If food is the key to a man’s heart, then skating is the key to a hockey scout’s heart. In today’s brand of hockey, if you can’t skate, you won’t be able to compete. The first thing that immediately jumps out about a player is his or her skating ability.
The next time you are at a junior or college game, go seek out one of the many scouts that are sure to be in attendance. You can’t mistake them. They will look presentable, usually sporting an overcoat and tie or a team-emblazoned jacket. Sometimes these scouts will be talking with other scouts in attendance. If you happen to catch their conversation in passing, you will often hear terms such as, “That kid has good feet” or “That kid can’t move at the next level.”
The fact of the matter is, every time you make the jump to a higher level, the game becomes faster and your window of opportunity to make a play gets smaller. If you can’t skate, you severely limit how far you can go in hockey. When a scout first settles into a game, they will mark down players that grab them in the first 10 minutes of a game. The kids that can skate will get a mark beside their name and then they begin to focus on the narrowed down group to evaluate their other talents such as puck skills, hockey sense and compete levels. If you can’t skate, you probably don’t make the short list within the first 10 minutes.
How many times do you see kids who rack up ungodly numbers in junior and never go anywhere? It happens all the time. Just because you can score and produce at one level doesn’t mean that will translate to the next level. On the flip side, you will see players who put up moderate numbers who go on to 10 year NHL careers. These are players like Kris Draper and Todd Marchant who were never top scorers but could skate with anyone in the world and filled extremely important roles on their teams.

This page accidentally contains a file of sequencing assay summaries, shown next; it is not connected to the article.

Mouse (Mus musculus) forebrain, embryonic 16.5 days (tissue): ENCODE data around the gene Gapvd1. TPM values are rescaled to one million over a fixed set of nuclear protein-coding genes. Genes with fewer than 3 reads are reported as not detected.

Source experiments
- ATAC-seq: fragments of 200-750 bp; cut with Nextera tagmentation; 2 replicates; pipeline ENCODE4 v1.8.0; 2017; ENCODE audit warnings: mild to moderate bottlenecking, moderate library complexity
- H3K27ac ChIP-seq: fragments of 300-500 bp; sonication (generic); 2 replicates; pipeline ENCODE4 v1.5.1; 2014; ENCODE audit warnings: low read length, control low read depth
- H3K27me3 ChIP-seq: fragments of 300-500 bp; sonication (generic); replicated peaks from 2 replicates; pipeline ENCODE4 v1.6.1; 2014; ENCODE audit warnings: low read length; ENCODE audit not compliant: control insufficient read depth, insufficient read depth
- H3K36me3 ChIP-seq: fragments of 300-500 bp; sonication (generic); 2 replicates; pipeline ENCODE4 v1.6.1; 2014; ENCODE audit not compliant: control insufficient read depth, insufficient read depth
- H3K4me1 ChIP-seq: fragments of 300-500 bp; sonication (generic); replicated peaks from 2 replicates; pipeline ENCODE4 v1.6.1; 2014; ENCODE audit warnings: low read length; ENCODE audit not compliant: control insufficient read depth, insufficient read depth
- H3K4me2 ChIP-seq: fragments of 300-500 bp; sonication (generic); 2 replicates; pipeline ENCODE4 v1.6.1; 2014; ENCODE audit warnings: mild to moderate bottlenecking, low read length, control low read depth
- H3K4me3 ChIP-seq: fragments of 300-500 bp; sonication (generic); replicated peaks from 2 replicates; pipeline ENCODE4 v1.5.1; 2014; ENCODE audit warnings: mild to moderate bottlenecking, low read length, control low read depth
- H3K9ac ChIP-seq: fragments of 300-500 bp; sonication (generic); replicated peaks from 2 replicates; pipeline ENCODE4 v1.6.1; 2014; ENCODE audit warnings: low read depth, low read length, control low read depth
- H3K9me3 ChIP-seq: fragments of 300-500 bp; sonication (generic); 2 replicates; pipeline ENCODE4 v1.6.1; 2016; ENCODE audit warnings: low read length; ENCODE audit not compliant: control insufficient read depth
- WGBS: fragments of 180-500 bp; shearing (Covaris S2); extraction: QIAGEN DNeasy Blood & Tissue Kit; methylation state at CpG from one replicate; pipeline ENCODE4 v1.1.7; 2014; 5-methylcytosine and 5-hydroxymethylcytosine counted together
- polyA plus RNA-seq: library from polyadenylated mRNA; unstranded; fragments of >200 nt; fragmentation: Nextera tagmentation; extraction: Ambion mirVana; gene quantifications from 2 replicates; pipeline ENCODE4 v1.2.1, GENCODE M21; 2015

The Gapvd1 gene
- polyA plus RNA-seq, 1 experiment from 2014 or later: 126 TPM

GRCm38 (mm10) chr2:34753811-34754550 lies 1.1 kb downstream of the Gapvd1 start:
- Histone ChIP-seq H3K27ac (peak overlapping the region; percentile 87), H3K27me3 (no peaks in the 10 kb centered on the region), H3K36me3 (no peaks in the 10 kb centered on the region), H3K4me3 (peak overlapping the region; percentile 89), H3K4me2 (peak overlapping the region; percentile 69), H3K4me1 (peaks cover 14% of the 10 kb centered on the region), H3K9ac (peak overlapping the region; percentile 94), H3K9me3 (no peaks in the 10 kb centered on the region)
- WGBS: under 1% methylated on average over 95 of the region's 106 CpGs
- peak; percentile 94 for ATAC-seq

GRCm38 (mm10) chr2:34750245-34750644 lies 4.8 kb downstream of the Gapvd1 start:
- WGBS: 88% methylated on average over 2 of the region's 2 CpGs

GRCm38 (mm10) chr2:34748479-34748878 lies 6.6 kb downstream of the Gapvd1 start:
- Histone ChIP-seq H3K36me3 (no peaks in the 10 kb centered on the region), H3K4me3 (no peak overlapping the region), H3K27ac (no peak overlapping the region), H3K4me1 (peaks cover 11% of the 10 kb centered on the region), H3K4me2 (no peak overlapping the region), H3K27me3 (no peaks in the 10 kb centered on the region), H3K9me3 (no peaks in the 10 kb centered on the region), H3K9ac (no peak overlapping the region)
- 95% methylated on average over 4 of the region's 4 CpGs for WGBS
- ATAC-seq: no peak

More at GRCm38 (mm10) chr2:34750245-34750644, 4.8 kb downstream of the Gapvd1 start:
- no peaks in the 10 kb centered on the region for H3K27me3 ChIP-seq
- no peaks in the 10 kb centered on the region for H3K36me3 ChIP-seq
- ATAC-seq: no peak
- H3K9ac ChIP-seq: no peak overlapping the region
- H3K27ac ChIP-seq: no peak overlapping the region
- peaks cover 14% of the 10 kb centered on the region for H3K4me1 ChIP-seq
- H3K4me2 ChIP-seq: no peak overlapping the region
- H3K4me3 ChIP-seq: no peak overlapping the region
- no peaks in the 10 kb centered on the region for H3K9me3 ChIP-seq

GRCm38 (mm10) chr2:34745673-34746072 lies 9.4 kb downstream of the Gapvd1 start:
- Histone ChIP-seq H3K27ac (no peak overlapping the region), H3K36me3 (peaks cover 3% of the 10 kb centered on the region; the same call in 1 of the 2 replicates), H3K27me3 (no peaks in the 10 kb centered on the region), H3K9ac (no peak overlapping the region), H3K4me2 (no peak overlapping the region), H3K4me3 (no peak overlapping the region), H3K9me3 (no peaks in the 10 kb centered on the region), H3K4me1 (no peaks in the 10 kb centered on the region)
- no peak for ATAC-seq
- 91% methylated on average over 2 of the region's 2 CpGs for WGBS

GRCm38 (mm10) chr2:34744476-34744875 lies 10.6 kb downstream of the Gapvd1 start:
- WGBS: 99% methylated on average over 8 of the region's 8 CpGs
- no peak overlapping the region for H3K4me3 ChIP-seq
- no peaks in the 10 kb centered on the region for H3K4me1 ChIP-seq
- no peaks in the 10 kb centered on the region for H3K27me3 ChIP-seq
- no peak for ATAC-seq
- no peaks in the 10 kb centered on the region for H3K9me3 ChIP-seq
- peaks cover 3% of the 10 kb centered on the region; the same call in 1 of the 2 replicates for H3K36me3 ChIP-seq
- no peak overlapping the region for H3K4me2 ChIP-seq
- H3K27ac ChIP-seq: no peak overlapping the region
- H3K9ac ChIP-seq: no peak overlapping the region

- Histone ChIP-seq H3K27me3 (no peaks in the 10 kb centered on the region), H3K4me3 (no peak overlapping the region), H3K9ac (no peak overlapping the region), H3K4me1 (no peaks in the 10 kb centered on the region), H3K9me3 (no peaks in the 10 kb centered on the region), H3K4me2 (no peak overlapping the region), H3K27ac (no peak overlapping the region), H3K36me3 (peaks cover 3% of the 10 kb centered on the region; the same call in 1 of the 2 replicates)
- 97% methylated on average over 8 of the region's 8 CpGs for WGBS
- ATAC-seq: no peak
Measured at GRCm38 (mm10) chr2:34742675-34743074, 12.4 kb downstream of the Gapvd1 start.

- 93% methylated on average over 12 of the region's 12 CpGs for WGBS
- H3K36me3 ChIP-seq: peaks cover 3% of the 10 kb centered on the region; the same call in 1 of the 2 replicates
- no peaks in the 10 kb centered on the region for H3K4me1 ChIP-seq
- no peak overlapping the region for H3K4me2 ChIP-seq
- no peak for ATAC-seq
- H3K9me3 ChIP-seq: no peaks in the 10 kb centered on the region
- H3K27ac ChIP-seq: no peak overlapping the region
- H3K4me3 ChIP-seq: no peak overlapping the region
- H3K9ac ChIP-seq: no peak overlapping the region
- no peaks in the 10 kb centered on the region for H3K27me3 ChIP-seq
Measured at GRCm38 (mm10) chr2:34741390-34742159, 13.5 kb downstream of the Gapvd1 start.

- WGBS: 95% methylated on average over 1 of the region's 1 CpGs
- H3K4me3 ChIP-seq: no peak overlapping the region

Long gone are the clutch and grab days of the 60s, 70s and 80s. Those were the days when the big lugs could bring the game down to their speed by wrapping up skilled players like Marcel Dionne and Guy LaFleur. Hooking and holding were still penalties in those days but you had a grace period of a few seconds where you could get away with impeding an opposing attacker.
Since the restructuring of the rules that dominated NHL legislation in the late 90s and 2000s, we’ve seen the disappearance of the redline, which created the demand for more fleet-footed defencemen, and a major crack-down on clutching and grabbing. These rule changes opened up the game of hockey and greatly increased the speed at which players began operating.
During this recent era of fast-paced action, we have seen the emergence of the diminutive speedball and the decline of the stay-at-home ogre defenceman. Being a stay at home defenseman now means that you have to have phenomenal footwork in order to contain and keep up with the Taylor Halls and Steven Stamkos’ of the league.
Players who previously would have been dismissed at first glance because they were simply “too small” to play in the NHL, like famously undrafted Martin St. Louis, are now finding themselves in the forefront of NHL stardom. Case in point, Jeff Skinner went 7th overall to the Carolina Hurricanes in 2010. As a small, skilled forward, Skinner is playing and thriving in the NHL at the perfect time. If Skinner had come out of junior back in 1983, he would have probably been taken in the later rounds or not at all, simply because he was small and slight.